Medicine today presents an inspiring picture of achievement over many ills.
Men argue about its greatest advance – the introduction of the wonder drugs, new heart-surgery techniques, new medicines, anesthesia agents, the improvement in diagnosis.
Which is the greatest doesn’t matter. What does is that medicine, once an art, has undergone a gradual but firm union with science so that it is now both an art and a science.
Many people believe that sickness is inevitable. If they are meant to get sick, then that’s that — and there is little they can do about it apart from keeping a handy supply of aspirins, band-aids, and cough drops.
However, there are grades of wellness and, the higher the grade we can achieve, the less prone we are to succumb to sickness and disease.
For instance, those people (whatever age) who keep relatively fit can run for the bus, bend down to do their shoes up, and generally carry out the range of everyday activities without putting their bodies under any strain.
A lot is written about how to keep healthy and it is easy to get confused when you read half a dozen quite different approaches on how to diet, how to relax, or how to get fit.
The important thing to realize is that we now know that there are many simple ways within our grasp to improve our health and lift our wellness grade. For example:
- Watching what we eat, how much sugar, fat, and salt.
- Quitting smoking.
- Taking time out to relax – especially on busy days.
- Work on developing a positive self-image.
- Limiting alcoholic drinks – avoiding drinking and driving.
- Becoming more active – walking instead of driving, taking steps instead of lifts.
The choice of what to do to become more healthy is up to us.
Journal Med Sci provides a lot of suggestions and tips on how we can go about improving our wellness grades.
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Protection for small-business losses
Small businessmen have an important responsibility to protect themselves against losses that could undermine or destroy their financial viability.
Part of this protection can be obtained by arranging the right insurance cover and renewing it regularly, according to the Insurance Council of the U.S.
However, the task of selecting the appropriate cover is difficult, mainly because an event that may seem remote could suddenly undermine an operation.
Although insurance is a major “outgoing” for most small businesses, it should be thought of as an investment in financial security.
Few businesses could afford to absorb the losses involved if premises were destroyed by fire, if people were injured because of the owner’s negligence or if the owner’s health prevented him from working. Insurance offers protection against these situations, as well as covering a wide range of other possible accidents and events.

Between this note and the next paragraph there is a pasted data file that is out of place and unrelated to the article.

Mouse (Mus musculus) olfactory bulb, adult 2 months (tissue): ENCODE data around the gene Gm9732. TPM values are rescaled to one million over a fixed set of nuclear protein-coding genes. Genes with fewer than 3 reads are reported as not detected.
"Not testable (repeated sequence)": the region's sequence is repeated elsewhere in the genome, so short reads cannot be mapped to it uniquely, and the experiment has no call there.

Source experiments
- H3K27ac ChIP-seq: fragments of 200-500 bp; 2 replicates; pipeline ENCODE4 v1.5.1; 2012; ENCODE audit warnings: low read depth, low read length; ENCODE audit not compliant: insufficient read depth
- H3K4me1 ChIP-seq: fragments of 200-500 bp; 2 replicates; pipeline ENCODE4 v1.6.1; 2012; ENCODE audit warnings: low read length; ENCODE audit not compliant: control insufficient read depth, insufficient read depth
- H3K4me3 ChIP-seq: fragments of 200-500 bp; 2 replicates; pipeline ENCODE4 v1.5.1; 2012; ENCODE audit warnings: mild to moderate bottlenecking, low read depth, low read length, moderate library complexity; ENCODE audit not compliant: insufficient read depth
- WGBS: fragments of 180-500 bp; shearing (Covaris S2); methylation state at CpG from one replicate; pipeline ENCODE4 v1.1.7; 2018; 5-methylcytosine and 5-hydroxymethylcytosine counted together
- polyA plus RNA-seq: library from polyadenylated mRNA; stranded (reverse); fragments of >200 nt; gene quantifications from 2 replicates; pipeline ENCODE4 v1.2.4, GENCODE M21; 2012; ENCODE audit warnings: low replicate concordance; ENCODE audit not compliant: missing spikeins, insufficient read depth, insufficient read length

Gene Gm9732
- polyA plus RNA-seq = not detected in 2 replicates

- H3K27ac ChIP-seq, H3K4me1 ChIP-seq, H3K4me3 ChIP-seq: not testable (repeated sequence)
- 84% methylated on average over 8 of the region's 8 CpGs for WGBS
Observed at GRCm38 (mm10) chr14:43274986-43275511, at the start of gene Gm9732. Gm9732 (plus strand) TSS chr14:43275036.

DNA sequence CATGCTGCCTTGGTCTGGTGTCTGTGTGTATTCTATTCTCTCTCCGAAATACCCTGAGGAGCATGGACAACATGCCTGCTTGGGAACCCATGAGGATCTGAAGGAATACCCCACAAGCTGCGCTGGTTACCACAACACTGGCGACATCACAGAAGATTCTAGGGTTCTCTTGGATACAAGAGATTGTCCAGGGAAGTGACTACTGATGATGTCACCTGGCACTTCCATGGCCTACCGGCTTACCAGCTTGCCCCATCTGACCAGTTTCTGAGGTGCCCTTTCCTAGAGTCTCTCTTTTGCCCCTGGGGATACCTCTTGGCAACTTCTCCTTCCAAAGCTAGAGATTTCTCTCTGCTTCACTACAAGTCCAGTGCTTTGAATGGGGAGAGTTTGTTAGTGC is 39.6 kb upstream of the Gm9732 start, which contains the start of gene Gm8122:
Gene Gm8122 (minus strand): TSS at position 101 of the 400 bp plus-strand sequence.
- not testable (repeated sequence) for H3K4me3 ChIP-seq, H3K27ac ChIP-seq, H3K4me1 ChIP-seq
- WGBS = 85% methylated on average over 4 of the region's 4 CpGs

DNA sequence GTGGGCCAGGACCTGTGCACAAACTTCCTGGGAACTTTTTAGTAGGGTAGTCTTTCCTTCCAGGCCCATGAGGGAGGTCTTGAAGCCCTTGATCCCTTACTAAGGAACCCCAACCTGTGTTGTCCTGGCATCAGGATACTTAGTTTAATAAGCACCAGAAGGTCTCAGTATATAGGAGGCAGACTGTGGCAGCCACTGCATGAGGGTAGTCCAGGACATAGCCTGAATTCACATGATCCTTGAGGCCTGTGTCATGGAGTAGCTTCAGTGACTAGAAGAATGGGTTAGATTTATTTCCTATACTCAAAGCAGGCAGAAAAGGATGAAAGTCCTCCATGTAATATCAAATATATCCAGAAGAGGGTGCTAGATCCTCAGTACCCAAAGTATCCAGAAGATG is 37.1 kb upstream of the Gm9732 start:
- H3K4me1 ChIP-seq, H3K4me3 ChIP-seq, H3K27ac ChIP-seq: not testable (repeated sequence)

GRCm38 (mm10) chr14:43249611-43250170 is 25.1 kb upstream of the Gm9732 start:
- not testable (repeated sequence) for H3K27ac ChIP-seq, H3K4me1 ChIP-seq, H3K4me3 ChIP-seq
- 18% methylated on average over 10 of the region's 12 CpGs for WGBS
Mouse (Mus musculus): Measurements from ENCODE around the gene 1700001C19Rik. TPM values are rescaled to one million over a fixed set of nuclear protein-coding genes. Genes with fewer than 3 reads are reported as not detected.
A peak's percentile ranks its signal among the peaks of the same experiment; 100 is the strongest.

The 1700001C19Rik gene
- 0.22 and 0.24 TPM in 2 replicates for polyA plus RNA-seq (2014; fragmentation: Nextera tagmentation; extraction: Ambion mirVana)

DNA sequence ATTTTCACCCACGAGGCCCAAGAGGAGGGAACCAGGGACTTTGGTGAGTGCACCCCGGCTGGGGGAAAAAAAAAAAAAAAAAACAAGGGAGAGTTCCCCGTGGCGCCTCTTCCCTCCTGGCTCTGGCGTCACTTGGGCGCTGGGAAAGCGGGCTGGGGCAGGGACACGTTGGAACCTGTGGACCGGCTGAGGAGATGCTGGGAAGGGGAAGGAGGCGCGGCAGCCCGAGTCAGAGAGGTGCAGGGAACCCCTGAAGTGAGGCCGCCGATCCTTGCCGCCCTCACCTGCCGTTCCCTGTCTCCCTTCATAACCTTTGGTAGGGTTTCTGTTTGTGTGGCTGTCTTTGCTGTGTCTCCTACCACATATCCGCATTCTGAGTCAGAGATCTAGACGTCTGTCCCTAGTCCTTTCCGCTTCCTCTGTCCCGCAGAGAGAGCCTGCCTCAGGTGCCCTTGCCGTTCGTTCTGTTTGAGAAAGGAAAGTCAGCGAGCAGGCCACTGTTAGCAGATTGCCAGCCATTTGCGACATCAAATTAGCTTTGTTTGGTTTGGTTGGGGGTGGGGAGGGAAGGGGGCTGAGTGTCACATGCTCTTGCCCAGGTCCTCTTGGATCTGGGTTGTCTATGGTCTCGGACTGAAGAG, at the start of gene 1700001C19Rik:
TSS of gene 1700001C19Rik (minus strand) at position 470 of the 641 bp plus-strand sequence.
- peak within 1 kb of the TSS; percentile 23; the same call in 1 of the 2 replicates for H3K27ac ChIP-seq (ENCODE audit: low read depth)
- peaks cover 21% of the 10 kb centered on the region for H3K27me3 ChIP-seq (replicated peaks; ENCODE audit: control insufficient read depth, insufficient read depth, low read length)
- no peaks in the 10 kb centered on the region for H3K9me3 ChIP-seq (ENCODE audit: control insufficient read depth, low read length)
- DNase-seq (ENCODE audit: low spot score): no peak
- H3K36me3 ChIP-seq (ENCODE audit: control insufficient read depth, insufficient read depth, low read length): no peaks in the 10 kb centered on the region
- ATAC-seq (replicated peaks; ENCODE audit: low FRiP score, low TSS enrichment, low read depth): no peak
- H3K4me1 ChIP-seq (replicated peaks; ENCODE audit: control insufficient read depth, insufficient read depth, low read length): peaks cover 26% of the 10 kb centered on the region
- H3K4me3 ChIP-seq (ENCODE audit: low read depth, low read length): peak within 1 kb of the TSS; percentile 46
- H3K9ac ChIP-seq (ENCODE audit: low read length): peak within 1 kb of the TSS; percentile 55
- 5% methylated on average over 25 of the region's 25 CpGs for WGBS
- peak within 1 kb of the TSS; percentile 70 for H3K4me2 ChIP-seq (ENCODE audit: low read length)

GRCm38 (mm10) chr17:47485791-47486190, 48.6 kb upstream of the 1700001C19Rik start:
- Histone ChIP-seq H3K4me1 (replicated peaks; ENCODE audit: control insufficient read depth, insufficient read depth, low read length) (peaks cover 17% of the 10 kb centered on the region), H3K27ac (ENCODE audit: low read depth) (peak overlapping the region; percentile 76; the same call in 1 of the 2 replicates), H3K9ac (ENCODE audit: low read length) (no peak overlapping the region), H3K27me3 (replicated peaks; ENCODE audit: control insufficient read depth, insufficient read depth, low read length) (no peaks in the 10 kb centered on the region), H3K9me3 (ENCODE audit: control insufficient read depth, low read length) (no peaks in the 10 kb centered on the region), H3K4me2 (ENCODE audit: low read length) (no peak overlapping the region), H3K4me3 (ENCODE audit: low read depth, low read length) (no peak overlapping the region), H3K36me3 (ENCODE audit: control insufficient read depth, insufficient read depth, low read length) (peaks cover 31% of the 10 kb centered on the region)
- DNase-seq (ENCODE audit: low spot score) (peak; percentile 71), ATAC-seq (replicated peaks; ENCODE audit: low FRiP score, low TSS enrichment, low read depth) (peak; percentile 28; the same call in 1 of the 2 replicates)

The prudent businessman will have enough cover to enable him to be no worse off should disaster strike.
Misunderstandings about insurance contracts are often related to the terms of reinstatement policies or the co-insurance clause (sometimes known as average).
A reinstatement policy is one that aims to replace or restore your property as new within the terms of the contract. It may provide an upper limit on the amount payable.
A co-insurance clause means that, if the property is insured for an amount which is substantially below its full replacement value, the owner may be entitled to be compensated for only part of a loss. The services of a qualified valuer will ensure that the value of assets is not underestimated and they are insured for their full value.
The council suggests consideration of the following policies:
Workers’ compensation, compulsory by law, is insurance paid for by employers for each person they employ.
The policy covers the employer’s liability to pay compensation for the injury, sickness or death of an employee when these events can be attributed to the employee’s job (in accordance with the relevant Act), whether or not the employer is deemed to be at fault.
If a claim does occur, the employer, as the policyholder, must lodge the claim; the employee does not normally, have any direct involvement with the insurance company.
Although workers’ compensation gives an automatic cover against work-related claims which are the result of negligence on the part of the employer, in some States such cover may be limited. To avoid having to pay the difference between the insurance cover and an award, the common-law cover should be unlimited or for a very high amount.
In some States, discounts are offered on the premiums, depending on the claims experience of the employer concerned.
Motor-vehicle insurance has two parts:
(1) Compulsory third-party insurance, a statutory requirement, must be taken out when a car, motorcycle or truck is registered. It protects the owner of the vehicle against any claim for personal injury to passengers or persons outside the vehicle, but usually excludes members of the driver’s family who reside with him. In some States, where the no-fault scheme applies, injuries to the owner or driver are also covered in certain circumstances.